Marketing: Voting For Candidates, Products & Brands

In my first career I worked in party politics, ran a congressional campaign and worked as volunteer on a Presidential advance team. From marketing people I jumped into marketing products. These ranged from credit cards, consumer loans to information, communications and entertainment (ICE) products. While marketing and advertising the promotion of candidates for high office is exciting and challenging, it is also remarkably similar to selling products.

Campaign management is like the Lean Start Up Model and the launching of Minimally Viable Products (MVP). In some cases you have as little as one year to identify a set of needs, source a candidate, develop a plan, develop a USP and execute on the strategy. And yes, find venture capital or in this case donors. Every aspect of the art and science of marketing is deployed. Data-mining, segmentation, push pull strategies, messaging and GOTV (Get-Out-The-Vote). In the process you are shaping and creating a brand or, in other words, the sum total of all the ingredients necessary for establishing a net impression and have it stick.

Memorability like marketing a product is crucial. Positioning a candidate and message to attract the broadest appeal for the target market or in this case the likely voter is fundamental. It is best to have low barriers to entry and high exist costs.

In politics like marketing products it is important to capitalize on friction or in other words cognitive dissonance. This is the state of having inconsistent thoughts, beliefs  and attitudes as it relates to consumer or voter behavior. For example most people know smoking is bad for you, smoke anyway but feel guilty about it and try to fight their decision to smoke.

The challenge for any marketer or campaign manager is creating the friction necessary for people to reconsider a held position and switch. Most candy manufactures set their respective brands and lock-in customers for life by the time someone is 7 years old. Challenger brands or challenger candidates have a time convincing people to switch and vote or buy against an incumbent product or candidate. A construct for electing candidates for office also has applications for selling products.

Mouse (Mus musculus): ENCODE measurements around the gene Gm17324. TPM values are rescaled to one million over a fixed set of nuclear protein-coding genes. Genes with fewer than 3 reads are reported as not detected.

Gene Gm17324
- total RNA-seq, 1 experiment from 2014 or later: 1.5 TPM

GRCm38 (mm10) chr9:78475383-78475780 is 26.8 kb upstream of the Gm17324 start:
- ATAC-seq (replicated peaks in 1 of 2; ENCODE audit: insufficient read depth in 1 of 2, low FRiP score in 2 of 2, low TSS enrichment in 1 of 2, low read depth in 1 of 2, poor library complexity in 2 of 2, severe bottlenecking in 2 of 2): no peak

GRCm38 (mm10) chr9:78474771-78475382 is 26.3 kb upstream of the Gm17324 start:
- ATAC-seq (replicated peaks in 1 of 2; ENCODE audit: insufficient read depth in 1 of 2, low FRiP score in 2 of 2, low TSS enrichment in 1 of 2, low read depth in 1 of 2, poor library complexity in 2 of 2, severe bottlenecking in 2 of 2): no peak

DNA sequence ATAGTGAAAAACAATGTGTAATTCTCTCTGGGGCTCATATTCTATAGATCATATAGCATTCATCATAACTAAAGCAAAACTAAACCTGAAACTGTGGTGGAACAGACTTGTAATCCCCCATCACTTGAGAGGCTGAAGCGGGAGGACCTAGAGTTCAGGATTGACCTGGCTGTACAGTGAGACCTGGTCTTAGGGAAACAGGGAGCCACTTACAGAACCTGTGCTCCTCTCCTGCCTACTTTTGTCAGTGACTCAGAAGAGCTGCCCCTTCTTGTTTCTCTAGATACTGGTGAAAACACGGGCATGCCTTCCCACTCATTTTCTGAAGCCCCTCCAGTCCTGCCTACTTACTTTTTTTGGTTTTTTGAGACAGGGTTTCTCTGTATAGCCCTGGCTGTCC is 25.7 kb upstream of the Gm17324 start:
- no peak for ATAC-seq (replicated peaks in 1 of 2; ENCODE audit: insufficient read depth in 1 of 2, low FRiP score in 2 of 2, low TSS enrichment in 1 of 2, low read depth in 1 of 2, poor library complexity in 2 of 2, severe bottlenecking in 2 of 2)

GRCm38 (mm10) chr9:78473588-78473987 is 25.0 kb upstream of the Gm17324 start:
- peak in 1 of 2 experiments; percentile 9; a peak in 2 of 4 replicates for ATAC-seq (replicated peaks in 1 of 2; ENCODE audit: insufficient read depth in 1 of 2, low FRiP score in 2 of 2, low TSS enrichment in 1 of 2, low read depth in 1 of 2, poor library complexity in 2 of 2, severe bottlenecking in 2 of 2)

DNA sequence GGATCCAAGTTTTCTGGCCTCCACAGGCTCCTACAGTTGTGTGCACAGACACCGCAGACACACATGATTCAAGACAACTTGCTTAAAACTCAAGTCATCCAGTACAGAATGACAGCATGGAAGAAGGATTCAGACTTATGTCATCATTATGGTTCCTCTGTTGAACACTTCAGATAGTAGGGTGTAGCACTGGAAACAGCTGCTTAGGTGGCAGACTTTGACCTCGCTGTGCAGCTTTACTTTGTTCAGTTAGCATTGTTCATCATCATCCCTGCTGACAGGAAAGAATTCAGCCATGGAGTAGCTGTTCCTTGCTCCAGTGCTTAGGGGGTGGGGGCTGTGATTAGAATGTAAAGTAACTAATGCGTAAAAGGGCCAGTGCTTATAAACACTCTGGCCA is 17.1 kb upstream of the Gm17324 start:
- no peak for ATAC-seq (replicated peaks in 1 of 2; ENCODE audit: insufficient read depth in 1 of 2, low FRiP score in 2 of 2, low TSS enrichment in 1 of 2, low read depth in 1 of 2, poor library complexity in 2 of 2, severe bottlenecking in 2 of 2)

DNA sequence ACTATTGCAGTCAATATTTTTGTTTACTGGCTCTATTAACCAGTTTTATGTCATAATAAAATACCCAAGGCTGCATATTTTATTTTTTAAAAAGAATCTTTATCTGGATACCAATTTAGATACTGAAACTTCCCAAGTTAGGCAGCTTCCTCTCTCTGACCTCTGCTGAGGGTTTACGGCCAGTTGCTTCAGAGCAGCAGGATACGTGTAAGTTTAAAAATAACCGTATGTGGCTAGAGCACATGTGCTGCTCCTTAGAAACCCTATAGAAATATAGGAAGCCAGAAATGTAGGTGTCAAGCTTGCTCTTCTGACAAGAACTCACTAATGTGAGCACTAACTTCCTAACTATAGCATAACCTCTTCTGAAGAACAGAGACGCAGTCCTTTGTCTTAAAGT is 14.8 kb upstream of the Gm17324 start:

One 4 step process used to this day focuses on 1) Build Positive Name Recognition, 2) Deploy Contrast Advertising, 3) Negative Advertising and lastly reverting to 4) Positive Advertising. Typically once you have established significant Name recognition voters will still vote who they know. Then the cognitive dissonance or friction begins to be created through Contrast Advertising. The challenger lays out how they would vote versus the incumbent which aligns with likely voter beliefs.

To further dislodge incumbent loyalty Negative Advertising is executed which typically creates the necessary environment to reconsider long held beliefs and opens the door to alternative decisions. The bad news is that the process tends to taint both candidates. This is where switching to Positive Advertising towards the end of a campaign brings the challenger votes home.

While there may not be direct correlations to political and product marketing both professions can learn from the other. Political marketers are exposed to a wide range of interactions within very short periods of time. As a result they benefit from cycles of learning that may take others outside of campaign management many more years to accomplish.

Similar to a business they have to create an organization and make it succeed and only know the fruits of their labor at the end of a campaign. Along they way they get buying signals through polling data. For products it is consumer research, testing and actual sales indicators. The common denominator is a consumer and constituent both vote with their feet.

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